Surprisingly, dimebon was shown to increase the level of beta amyloid in the brain, according to animal research studies released at the International Conference on Alzheimer's Disease (ICAD) in July in Vienna. The finding calls into question the pharmacological rationale and effectiveness of blocking beta amyloid in treating Alzheimer's.

At the ICAD, Abbott announced that it had terminated the development of one investigational drug for Alzheimer's. Two other molecules that interfere with the beta-amyloid formation process—tarenflurbil, developed by Myriad Pharmaceuticals, and tramiprosate, developed by Neurochem—have recently failed clinical trials. Nevertheless, beta amyloid remains the main target for development research.

Meanwhile, molecular targets other than beta amyloid are being explored by small and large pharmaceutical companies in search of magic bullets against Alzheimer's. Eli Lilly's semagacestat inhibits gamma-secretase and is in two phase 3 trials. NIC5-15, a plant-derived substance tested by Humanetics in phase 2 clinical development, is another gamma-secretase inhibitor with insulin-sensitizing effects. Gamma-secretase is involved in the production of beta amyloid, and its inhibition may decrease the production of beta amyloid.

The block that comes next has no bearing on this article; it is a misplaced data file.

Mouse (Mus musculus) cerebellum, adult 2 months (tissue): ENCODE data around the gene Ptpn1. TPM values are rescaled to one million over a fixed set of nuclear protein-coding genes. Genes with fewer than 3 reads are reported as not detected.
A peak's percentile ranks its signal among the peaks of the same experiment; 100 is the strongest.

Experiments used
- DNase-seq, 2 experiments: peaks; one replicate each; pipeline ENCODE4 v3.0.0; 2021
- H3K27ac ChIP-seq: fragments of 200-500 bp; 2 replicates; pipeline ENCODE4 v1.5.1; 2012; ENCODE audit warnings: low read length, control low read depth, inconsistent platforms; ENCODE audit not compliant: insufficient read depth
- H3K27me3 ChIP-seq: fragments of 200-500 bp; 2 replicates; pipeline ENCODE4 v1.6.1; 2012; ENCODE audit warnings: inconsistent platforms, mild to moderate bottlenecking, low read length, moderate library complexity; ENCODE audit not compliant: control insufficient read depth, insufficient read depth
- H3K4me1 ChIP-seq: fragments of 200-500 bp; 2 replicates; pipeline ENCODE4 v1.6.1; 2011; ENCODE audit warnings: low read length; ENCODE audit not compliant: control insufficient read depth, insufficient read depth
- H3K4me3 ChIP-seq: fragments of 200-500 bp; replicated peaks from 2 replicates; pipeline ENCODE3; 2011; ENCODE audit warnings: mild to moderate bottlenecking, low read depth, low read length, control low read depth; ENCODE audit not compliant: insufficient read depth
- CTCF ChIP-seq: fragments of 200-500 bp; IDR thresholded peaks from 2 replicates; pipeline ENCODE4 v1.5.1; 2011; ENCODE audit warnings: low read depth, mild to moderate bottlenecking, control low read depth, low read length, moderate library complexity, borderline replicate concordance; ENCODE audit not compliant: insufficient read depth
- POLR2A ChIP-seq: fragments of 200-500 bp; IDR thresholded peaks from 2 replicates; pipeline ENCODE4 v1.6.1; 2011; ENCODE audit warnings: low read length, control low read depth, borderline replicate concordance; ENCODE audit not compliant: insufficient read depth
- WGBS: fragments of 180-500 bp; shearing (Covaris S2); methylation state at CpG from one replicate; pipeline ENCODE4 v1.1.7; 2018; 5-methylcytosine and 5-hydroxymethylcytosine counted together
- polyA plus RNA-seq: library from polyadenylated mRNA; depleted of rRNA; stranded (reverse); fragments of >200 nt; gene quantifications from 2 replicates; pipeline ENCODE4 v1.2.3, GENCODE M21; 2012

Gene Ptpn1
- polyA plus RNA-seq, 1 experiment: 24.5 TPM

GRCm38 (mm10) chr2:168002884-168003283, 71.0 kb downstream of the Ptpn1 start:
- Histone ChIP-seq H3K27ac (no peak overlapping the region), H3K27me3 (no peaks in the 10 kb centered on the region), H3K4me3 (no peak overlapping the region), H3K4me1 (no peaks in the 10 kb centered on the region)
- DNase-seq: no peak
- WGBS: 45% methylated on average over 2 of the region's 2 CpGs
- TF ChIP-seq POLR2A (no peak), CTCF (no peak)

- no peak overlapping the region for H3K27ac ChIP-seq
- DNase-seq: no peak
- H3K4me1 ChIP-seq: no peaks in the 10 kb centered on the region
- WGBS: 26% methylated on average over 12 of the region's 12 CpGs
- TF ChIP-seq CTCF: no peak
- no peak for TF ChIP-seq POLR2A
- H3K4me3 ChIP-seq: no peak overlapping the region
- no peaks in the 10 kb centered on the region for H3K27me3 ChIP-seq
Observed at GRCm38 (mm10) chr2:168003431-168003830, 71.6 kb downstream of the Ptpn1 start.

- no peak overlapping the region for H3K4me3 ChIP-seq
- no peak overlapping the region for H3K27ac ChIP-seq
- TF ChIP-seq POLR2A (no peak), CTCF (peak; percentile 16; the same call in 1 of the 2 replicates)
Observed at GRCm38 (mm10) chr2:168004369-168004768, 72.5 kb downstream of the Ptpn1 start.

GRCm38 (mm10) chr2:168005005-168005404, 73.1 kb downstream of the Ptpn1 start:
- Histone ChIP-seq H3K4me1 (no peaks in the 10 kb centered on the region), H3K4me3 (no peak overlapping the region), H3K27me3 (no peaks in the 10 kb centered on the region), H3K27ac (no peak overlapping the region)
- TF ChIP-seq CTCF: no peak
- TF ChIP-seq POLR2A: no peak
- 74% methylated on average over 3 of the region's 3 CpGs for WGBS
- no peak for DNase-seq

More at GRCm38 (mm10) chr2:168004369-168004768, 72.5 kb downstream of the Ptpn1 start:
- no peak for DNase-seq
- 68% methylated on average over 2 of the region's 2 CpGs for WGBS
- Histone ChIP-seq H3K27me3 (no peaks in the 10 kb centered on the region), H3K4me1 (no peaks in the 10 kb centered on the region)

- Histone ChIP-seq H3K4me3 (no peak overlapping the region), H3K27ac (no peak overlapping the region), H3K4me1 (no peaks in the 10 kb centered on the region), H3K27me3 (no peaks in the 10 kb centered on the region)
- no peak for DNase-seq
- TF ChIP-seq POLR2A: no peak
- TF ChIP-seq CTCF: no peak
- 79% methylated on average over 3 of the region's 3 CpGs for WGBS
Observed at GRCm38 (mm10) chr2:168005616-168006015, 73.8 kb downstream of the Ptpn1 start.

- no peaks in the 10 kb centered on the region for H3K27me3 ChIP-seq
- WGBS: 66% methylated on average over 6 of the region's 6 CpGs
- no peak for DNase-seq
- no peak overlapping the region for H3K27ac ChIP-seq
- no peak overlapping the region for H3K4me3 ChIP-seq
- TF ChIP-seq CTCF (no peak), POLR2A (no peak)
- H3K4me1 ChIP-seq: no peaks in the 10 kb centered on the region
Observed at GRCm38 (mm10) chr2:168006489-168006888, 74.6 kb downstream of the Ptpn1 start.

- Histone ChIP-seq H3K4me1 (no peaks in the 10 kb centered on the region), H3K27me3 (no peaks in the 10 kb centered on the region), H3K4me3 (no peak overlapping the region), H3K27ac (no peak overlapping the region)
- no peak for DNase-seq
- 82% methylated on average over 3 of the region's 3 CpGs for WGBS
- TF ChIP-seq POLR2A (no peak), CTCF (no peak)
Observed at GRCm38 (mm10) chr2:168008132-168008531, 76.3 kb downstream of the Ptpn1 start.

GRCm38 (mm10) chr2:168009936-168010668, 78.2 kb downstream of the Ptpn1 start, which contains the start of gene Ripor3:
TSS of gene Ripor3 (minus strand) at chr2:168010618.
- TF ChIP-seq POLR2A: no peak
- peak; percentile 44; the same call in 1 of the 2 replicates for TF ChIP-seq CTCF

Roche is testing R3487, a molecule it acquired from Memory Pharmaceuticals, as a treatment for both Alzheimer's and schizophrenia. The drug is a nicotinic alpha-7 partial agonist.

Baxter Healthcare and the National Institutes of Health are cosponsoring a phase 3 trial in Alzheimer's patients on the efficacy of an intravenous immunoglobulin product (gammaglobulin IV) it manufactures. In a retrospective, case-control study published in the July 21 Neurology, a history of intravenous immunoglobulin use was associated with a lower risk of developing Alzheimer's in four years. It has been speculated that passive immunization with a mixture of human immunoglobulins, or antibodies, derived from human plasma may remove beta amyloid from the body. Other vaccines targeting beta amyloid are also being investigated by pharmaceutical companies.

An abstract of "Effect of Dimebon on Cognition, Activities of Daily Living, Behaviour, and Global Function in Patients With Mild-to-Moderate Alzheimer's Disease: A Randomised, Double-Blind, Placebo-Controlled Study" is posted at<www.thelancet.com/journals/lancet/article/PIIS0140-6736(08)61074-0/abstract>. An abstract of "IV Immunoglobulin Is Associated With a Reduced Risk of Alzheimer Disease and Related Disorders" is posted at<www.neurology.org/cgi/content/abstract/73/3/180>.

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Table.

Selected Drug Candidates in Development For Treating Alzheimer's Disease